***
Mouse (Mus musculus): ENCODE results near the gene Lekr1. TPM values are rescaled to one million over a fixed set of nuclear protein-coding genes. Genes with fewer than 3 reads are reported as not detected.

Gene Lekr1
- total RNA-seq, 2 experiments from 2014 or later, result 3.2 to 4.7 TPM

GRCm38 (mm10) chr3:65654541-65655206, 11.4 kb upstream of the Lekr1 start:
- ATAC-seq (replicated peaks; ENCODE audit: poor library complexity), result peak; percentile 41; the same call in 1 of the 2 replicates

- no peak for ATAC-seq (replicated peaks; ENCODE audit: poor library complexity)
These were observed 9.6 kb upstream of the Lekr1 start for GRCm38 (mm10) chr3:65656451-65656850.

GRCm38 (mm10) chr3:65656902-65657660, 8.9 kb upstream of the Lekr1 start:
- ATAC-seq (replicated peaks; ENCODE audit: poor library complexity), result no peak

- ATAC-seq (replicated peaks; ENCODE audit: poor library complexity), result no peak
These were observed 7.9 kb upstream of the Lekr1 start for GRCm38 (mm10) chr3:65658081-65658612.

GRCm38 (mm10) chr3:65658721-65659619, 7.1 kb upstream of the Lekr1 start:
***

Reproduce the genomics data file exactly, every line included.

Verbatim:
Mouse (Mus musculus): ENCODE results near the gene Lekr1. TPM values are rescaled to one million over a fixed set of nuclear protein-coding genes. Genes with fewer than 3 reads are reported as not detected.

Gene Lekr1
- total RNA-seq, 2 experiments from 2014 or later, result 3.2 to 4.7 TPM

GRCm38 (mm10) chr3:65654541-65655206, 11.4 kb upstream of the Lekr1 start:
- ATAC-seq (replicated peaks; ENCODE audit: poor library complexity), result peak; percentile 41; the same call in 1 of the 2 replicates

- no peak for ATAC-seq (replicated peaks; ENCODE audit: poor library complexity)
These were observed 9.6 kb upstream of the Lekr1 start for GRCm38 (mm10) chr3:65656451-65656850.

GRCm38 (mm10) chr3:65656902-65657660, 8.9 kb upstream of the Lekr1 start:
- ATAC-seq (replicated peaks; ENCODE audit: poor library complexity), result no peak

- ATAC-seq (replicated peaks; ENCODE audit: poor library complexity), result no peak
These were observed 7.9 kb upstream of the Lekr1 start for GRCm38 (mm10) chr3:65658081-65658612.

GRCm38 (mm10) chr3:65658721-65659619, 7.1 kb upstream of the Lekr1 start: